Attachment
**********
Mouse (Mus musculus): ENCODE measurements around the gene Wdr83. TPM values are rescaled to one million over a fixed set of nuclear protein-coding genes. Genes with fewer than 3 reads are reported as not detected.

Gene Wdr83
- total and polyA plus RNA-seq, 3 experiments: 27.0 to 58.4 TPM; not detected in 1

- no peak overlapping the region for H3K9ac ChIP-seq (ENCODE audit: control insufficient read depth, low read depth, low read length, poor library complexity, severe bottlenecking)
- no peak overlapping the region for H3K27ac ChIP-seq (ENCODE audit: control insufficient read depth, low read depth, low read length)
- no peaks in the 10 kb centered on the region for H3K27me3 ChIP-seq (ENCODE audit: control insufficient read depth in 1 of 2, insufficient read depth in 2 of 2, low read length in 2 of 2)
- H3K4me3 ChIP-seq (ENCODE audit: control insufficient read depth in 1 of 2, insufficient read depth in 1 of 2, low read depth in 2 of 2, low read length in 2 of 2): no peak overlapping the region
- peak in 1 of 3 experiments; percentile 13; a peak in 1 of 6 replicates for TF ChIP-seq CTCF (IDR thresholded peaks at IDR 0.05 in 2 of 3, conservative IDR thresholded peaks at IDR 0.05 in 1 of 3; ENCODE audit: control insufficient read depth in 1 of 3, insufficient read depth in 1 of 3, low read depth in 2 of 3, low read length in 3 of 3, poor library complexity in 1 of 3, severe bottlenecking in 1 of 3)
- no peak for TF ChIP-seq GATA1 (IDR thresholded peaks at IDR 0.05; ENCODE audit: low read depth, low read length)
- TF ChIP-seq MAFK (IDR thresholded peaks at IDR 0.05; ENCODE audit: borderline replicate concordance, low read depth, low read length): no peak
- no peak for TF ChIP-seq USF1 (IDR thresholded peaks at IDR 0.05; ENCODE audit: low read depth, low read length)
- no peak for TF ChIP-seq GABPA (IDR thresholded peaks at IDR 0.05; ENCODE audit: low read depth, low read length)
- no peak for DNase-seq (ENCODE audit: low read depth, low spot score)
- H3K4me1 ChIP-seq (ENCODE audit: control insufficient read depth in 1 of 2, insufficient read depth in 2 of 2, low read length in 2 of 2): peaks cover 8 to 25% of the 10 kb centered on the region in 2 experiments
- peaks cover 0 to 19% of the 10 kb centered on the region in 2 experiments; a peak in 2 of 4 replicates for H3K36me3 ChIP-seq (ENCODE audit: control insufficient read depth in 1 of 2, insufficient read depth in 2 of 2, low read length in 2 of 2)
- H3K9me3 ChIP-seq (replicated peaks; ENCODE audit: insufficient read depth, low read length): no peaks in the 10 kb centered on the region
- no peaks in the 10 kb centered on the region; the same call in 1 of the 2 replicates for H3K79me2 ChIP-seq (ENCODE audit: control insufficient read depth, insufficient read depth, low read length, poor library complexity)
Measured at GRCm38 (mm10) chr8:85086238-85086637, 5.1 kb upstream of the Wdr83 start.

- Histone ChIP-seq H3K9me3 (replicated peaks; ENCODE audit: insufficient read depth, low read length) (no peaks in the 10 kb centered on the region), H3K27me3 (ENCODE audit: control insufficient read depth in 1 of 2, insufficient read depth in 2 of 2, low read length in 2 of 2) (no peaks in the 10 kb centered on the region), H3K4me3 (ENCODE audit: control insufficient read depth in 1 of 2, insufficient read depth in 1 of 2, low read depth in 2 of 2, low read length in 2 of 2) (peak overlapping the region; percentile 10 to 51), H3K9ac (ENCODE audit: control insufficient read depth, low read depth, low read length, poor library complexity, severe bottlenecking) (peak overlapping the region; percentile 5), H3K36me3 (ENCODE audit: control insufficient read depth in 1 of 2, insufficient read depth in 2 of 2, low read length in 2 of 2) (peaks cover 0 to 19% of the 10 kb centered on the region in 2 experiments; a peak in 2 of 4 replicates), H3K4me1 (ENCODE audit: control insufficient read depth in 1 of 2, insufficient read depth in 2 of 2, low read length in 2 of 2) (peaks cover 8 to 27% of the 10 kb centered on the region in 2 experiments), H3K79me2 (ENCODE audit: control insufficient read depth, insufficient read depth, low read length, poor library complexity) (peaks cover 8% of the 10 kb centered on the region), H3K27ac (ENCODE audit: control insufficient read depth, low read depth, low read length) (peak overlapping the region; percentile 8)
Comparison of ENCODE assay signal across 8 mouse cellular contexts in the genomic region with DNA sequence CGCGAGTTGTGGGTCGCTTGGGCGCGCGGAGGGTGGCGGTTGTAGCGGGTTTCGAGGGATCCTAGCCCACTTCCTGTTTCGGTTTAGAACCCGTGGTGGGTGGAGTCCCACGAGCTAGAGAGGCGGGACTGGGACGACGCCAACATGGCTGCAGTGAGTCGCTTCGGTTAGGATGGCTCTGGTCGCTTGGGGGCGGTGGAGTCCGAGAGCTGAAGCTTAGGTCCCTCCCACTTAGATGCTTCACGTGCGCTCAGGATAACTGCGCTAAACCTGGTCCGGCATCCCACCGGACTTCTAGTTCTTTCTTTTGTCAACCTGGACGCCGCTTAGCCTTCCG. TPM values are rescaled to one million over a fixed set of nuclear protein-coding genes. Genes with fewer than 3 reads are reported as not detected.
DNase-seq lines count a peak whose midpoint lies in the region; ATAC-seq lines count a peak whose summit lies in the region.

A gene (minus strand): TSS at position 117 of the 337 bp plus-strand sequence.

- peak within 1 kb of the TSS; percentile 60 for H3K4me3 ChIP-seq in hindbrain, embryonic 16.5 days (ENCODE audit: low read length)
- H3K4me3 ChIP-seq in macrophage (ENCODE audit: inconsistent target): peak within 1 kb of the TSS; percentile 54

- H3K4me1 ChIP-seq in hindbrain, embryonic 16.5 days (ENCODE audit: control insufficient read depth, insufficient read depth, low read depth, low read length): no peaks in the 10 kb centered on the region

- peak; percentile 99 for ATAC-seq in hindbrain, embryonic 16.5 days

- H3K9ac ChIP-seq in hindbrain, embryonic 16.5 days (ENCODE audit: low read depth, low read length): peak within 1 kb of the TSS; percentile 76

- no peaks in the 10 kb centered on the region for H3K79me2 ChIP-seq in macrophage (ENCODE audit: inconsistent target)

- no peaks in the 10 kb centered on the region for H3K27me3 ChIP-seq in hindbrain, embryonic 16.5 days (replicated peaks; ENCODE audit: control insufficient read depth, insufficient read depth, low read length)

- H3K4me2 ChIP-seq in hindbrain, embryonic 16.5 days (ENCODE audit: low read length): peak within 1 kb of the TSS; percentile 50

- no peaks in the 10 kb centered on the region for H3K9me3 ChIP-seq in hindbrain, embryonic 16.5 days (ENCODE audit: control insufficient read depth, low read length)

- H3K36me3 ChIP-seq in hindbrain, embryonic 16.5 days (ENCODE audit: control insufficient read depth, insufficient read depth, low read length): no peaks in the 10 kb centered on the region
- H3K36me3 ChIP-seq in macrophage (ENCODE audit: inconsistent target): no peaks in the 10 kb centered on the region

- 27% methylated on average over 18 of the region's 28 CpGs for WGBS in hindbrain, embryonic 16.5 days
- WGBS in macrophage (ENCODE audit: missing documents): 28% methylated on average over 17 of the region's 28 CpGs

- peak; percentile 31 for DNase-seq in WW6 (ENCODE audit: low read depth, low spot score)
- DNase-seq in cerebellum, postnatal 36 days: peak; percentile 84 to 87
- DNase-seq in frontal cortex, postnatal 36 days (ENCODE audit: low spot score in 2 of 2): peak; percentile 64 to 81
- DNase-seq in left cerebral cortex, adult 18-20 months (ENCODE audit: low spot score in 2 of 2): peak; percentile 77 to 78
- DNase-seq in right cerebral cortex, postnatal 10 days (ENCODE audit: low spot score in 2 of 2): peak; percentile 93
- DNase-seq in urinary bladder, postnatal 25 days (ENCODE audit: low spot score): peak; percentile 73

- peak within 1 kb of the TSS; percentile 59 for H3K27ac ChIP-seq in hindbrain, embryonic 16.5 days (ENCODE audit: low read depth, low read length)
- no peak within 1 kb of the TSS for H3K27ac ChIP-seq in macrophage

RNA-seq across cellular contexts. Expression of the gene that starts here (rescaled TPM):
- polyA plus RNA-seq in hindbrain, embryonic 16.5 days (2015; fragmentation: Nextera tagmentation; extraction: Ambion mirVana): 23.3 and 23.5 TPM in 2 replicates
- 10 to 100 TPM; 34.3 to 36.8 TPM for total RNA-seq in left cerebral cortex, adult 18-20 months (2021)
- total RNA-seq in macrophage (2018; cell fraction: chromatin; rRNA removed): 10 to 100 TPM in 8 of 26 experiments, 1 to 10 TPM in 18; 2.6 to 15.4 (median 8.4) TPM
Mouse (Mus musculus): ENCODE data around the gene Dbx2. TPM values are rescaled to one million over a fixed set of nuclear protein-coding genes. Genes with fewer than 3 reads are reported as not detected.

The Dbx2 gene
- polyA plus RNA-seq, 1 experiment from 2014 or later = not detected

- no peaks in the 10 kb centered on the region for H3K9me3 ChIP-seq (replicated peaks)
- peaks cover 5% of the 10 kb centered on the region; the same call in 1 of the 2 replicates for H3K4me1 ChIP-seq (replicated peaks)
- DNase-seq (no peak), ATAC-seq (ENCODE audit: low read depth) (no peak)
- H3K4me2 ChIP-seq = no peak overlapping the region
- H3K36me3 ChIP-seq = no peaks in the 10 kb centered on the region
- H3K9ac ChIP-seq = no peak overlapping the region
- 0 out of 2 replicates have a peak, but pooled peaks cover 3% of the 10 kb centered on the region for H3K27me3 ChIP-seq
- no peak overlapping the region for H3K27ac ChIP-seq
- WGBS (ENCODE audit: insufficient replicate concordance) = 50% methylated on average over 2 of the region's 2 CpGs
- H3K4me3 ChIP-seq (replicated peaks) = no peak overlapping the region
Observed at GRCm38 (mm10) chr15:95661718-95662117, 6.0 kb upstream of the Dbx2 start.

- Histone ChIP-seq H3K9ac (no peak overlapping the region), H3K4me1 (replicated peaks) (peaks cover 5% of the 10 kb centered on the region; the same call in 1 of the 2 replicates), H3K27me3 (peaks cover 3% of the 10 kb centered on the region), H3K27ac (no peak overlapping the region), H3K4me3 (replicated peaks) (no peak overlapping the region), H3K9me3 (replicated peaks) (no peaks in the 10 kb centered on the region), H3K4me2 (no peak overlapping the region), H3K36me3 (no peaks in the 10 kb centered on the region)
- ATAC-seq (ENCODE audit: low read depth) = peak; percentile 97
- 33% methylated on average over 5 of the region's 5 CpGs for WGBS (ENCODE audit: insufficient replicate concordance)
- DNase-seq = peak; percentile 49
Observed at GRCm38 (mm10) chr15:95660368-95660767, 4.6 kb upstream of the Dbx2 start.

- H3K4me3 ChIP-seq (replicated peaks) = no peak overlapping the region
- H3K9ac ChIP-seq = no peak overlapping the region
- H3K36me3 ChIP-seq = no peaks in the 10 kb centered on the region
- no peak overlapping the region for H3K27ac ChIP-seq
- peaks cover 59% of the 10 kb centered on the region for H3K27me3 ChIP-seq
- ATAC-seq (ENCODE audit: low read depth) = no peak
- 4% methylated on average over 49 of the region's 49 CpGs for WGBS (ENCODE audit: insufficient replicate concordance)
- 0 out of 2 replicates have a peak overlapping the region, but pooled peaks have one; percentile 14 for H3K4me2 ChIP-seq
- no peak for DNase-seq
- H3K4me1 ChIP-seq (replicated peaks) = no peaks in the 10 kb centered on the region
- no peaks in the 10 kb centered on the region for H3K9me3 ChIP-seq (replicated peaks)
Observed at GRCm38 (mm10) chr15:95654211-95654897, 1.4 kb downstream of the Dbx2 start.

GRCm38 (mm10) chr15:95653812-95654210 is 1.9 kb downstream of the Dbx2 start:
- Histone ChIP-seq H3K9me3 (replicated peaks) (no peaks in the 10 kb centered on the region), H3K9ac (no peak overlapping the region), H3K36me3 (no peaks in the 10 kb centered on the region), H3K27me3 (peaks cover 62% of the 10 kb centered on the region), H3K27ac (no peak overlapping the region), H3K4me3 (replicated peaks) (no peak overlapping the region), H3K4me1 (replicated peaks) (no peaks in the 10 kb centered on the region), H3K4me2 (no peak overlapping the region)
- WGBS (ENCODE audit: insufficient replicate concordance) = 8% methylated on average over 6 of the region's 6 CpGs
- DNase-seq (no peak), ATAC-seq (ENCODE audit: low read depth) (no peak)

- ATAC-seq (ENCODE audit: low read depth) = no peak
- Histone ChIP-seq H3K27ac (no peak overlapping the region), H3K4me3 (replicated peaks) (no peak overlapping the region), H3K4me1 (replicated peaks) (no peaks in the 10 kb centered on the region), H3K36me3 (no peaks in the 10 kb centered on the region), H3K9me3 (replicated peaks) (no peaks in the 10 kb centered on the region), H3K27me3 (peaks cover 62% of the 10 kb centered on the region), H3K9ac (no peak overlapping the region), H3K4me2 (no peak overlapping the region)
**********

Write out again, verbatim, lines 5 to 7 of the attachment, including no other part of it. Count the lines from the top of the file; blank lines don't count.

- no peak overlapping the region for H3K27ac ChIP-seq (ENCODE audit: control insufficient read depth, low read depth, low read length)
- no peaks in the 10 kb centered on the region for H3K27me3 ChIP-seq (ENCODE audit: control insufficient read depth in 1 of 2, insufficient read depth in 2 of 2, low read length in 2 of 2)
- H3K4me3 ChIP-seq (ENCODE audit: control insufficient read depth in 1 of 2, insufficient read depth in 1 of 2, low read depth in 2 of 2, low read length in 2 of 2): no peak overlapping the region